Fill this back up with whatever you like.  I'm using mine for drywall compound, but you put epoxy, homemade Sugru (silicone + corn starch), or anything else you need to apply.  You could probably even use this process to make custom colored caulking.

Be the First to Share


    • Instrument Contest

      Instrument Contest
    • Make it Glow Contest

      Make it Glow Contest
    • STEM Contest

      STEM Contest

    9 Discussions


    4 years ago on Introduction

    Ok, so I tried applying two part epoxy wood filler with a caulk tube and succeeded in making a huge mess. I think the filler was a little too viscous and half of it leaked between the plunger and tube wall. It was a pain to clean off my caulk gun. Next time I am going to try to thin it a little with denatured alcohol next time.

    I thought about doing this to re-grout tiles. Googled it, and, yey, gonna do this tommorow!

    Thanks :)

    I thought about doing this to re-grout tiles. Googled it, and, yey, gonna do this tommorow!

    Thanks :)


    5 years ago on Introduction

    Suffice it to say, I applaud recycling. However, to mention disposing of
    original compound in order to obtain the container is not recycling as I
    understand it. I realize it is sometimes not cost effective to warrant
    otherwise, but that is unfortunate.

    For example, recycling is reusing a container after the substance contained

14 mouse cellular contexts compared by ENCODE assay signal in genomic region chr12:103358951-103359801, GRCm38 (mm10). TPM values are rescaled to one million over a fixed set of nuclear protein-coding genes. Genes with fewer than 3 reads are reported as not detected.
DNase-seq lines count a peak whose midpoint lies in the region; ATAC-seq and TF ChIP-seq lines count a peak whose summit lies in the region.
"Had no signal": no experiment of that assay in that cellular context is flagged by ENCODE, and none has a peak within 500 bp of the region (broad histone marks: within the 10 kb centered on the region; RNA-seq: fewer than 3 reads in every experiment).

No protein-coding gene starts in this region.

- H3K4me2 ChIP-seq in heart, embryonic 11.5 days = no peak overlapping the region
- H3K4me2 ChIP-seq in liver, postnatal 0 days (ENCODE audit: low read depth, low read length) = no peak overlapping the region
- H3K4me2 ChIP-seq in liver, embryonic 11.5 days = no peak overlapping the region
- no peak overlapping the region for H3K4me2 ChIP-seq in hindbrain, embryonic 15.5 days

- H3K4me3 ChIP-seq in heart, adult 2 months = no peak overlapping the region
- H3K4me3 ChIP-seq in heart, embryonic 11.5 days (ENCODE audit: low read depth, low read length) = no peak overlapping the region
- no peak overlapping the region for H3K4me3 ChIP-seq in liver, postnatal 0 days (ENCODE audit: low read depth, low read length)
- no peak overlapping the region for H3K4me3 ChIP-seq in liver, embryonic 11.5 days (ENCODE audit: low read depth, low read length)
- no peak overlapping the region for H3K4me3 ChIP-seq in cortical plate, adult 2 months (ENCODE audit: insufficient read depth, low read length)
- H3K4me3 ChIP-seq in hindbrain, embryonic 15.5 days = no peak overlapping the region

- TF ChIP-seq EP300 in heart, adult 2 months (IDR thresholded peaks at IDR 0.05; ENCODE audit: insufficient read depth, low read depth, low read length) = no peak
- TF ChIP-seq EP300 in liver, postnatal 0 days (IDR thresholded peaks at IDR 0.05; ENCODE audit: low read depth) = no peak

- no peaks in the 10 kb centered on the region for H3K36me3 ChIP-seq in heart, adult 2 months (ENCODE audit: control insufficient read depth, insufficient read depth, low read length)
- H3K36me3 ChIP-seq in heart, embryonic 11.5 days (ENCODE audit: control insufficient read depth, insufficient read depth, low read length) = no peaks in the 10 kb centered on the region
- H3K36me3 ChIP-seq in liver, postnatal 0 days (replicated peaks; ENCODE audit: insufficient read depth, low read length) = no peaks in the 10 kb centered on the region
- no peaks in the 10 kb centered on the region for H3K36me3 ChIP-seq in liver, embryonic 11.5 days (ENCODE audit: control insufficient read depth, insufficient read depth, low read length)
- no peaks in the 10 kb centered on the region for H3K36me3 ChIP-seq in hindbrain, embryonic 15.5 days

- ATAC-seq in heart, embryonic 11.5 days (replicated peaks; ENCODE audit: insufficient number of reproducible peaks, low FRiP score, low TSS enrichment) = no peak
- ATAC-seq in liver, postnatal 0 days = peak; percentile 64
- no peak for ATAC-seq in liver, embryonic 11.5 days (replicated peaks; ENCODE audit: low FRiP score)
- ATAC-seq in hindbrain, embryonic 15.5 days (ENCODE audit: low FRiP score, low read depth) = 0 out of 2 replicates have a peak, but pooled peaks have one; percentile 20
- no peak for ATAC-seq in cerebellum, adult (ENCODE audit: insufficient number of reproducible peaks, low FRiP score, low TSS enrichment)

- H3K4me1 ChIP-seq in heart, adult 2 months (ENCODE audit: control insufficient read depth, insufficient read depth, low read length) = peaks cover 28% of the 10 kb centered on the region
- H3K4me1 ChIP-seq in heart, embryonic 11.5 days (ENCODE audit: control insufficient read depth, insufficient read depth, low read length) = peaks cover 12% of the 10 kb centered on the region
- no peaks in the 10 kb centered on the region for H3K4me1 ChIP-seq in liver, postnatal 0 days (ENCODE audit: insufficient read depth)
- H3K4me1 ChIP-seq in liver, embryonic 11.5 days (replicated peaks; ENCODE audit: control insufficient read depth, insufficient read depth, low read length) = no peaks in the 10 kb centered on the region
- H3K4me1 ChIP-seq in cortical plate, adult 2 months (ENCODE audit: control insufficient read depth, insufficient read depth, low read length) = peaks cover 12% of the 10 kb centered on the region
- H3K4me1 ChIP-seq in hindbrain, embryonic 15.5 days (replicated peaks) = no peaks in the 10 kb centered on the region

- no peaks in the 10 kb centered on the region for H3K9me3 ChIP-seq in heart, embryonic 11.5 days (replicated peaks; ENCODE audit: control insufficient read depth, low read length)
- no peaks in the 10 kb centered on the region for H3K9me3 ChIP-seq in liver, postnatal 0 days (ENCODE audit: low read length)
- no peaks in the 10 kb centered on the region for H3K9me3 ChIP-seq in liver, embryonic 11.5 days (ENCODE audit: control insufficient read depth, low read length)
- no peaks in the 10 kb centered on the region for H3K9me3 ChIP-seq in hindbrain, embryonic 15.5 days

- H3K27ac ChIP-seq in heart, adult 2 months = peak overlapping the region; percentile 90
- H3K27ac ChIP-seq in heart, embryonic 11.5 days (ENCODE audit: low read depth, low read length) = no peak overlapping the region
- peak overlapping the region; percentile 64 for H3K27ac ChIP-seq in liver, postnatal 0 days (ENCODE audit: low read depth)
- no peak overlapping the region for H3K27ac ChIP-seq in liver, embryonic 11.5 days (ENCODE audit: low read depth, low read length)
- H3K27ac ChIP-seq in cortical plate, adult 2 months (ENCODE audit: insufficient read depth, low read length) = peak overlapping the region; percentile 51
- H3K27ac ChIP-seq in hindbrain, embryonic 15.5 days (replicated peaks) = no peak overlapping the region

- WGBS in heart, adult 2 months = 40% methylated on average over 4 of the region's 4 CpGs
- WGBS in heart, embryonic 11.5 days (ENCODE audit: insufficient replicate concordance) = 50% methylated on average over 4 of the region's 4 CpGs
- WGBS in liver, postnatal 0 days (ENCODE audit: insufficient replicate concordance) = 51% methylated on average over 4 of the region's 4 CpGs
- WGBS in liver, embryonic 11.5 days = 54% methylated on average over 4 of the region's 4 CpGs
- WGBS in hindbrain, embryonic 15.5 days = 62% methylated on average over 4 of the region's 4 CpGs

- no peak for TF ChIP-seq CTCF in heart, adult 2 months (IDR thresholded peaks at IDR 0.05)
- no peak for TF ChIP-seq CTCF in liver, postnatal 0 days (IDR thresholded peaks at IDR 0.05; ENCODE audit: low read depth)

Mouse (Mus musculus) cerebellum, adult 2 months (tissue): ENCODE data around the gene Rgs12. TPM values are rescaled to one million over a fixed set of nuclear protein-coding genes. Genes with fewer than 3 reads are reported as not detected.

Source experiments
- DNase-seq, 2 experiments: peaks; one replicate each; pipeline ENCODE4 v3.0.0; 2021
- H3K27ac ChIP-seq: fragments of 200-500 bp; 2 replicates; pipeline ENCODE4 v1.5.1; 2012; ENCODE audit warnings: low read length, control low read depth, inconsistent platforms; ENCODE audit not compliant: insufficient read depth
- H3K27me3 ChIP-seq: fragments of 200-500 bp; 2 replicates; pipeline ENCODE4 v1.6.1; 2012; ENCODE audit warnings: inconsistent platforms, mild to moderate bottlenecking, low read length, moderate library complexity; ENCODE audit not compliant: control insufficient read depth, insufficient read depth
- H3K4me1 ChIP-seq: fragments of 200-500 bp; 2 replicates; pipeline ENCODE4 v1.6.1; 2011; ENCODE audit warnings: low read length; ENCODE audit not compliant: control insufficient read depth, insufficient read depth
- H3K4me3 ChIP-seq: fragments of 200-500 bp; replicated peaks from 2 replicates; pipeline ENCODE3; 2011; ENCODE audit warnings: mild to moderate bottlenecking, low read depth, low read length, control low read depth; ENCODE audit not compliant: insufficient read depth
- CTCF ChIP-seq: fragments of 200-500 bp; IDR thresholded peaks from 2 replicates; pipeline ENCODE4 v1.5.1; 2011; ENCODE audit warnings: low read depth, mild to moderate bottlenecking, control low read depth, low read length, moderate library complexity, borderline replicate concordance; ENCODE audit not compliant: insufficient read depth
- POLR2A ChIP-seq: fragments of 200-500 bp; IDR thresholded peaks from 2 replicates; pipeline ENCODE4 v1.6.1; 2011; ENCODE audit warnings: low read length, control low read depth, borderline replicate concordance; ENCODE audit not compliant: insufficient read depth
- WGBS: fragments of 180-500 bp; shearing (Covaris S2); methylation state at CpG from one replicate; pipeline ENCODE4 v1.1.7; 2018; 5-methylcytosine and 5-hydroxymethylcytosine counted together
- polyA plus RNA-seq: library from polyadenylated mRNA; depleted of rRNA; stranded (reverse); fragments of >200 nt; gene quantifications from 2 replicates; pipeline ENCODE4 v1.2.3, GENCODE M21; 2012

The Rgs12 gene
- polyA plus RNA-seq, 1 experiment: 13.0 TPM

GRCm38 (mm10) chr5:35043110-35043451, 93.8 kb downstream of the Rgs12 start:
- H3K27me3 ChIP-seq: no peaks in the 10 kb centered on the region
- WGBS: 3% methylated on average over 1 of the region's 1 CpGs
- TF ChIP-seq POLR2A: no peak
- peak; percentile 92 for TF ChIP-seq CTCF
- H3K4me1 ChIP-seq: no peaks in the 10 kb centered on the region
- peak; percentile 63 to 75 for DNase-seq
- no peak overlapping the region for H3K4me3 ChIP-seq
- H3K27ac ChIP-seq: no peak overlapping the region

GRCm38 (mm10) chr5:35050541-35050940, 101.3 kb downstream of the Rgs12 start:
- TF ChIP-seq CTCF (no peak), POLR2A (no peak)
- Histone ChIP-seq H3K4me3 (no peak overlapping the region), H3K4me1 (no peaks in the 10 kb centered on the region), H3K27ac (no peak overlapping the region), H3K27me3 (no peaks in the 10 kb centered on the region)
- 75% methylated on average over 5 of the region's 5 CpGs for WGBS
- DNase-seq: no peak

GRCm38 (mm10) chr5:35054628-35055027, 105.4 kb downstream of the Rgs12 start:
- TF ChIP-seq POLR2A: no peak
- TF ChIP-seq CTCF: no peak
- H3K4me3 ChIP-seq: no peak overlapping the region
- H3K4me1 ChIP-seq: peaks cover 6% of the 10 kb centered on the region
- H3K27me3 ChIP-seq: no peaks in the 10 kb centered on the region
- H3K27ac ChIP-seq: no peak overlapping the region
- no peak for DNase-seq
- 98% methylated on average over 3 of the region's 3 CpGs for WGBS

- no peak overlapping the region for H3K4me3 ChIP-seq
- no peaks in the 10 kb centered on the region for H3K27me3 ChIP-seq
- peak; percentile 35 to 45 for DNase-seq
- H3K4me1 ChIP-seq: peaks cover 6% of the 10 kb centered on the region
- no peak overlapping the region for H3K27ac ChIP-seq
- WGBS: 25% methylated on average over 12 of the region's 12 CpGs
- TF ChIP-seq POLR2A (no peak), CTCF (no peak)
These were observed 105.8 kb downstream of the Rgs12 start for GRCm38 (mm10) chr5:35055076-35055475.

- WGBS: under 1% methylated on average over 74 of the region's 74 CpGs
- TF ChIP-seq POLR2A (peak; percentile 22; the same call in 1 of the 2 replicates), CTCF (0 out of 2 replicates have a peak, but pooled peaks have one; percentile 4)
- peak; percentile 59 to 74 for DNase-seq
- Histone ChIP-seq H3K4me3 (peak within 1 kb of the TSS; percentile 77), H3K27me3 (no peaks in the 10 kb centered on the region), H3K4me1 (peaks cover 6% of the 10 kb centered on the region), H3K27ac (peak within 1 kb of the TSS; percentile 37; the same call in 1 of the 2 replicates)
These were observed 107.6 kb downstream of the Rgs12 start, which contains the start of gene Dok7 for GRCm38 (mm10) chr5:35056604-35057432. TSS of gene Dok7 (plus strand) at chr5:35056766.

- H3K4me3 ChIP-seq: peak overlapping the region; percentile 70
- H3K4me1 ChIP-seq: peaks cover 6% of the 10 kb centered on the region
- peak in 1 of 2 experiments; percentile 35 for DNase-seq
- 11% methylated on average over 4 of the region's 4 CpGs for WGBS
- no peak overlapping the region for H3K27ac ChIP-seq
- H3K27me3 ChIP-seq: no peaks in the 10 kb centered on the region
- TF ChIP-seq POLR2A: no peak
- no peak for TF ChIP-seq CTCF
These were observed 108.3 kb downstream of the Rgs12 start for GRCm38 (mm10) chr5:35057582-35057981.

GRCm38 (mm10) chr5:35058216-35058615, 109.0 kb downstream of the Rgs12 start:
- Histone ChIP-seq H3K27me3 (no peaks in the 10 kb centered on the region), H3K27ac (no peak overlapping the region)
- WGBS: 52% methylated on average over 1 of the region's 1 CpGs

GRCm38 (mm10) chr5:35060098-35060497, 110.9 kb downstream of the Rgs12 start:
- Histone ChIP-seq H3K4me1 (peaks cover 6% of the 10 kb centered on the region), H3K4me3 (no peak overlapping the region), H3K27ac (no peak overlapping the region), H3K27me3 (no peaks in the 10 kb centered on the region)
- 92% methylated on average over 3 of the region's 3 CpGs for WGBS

in said container (for example caulk) has been utilized as intended by the
    original design intent.

    To use economics to warrant otherwise is environmentally unsound.


    5 years ago on Introduction

    I clean out and reuse a lot of silicone rubber cartridges. I poke the plungers out with a piece of 1/4" rebar. Grind the tip a little to remove any sharp edges from cutting. I almost never poke through the plunger, thus eliminating the need for an air compressor, or splash problems with the material. Of course, you have to cut the nozzle hole big enough to stick the rod in.

    Dried silicone doesn't stick well to the cartridge plastic, so you can just rub and peel it out. No need for solvents.

    For a similar technique with smaller batches of material, try getting syringes with curved conical plastic tips (used for feeding baby birds) at a pet shop.


    5 years ago

    Yippee! Last night I bought 2 empty tubes from amazon. This morning it hit me--why hadn't I looked at ibles first, duh! Fortunately I only bought 2, cause I have A LOT of caulk in the garage I am not going to use but couldn't bring myself to throw out. Now for the emptying & refilling, let the fun begin. Thank you for this ible!!!


    8 years ago on Introduction

    I didn't know you could buy 'em empty.

    I've always wanted to try this out with peanut butter and jelly or icing or something, but I was concerned about used ones. Might have to pick up some empties.

    1 reply

    Reply 8 years ago on Introduction

    I saw someone selling these for making something similar to Jello-shots. Presumably these are 'food grade' tubes. Search for "caulk shot".


    8 years ago on Step 2

    like this, thanks for the tip!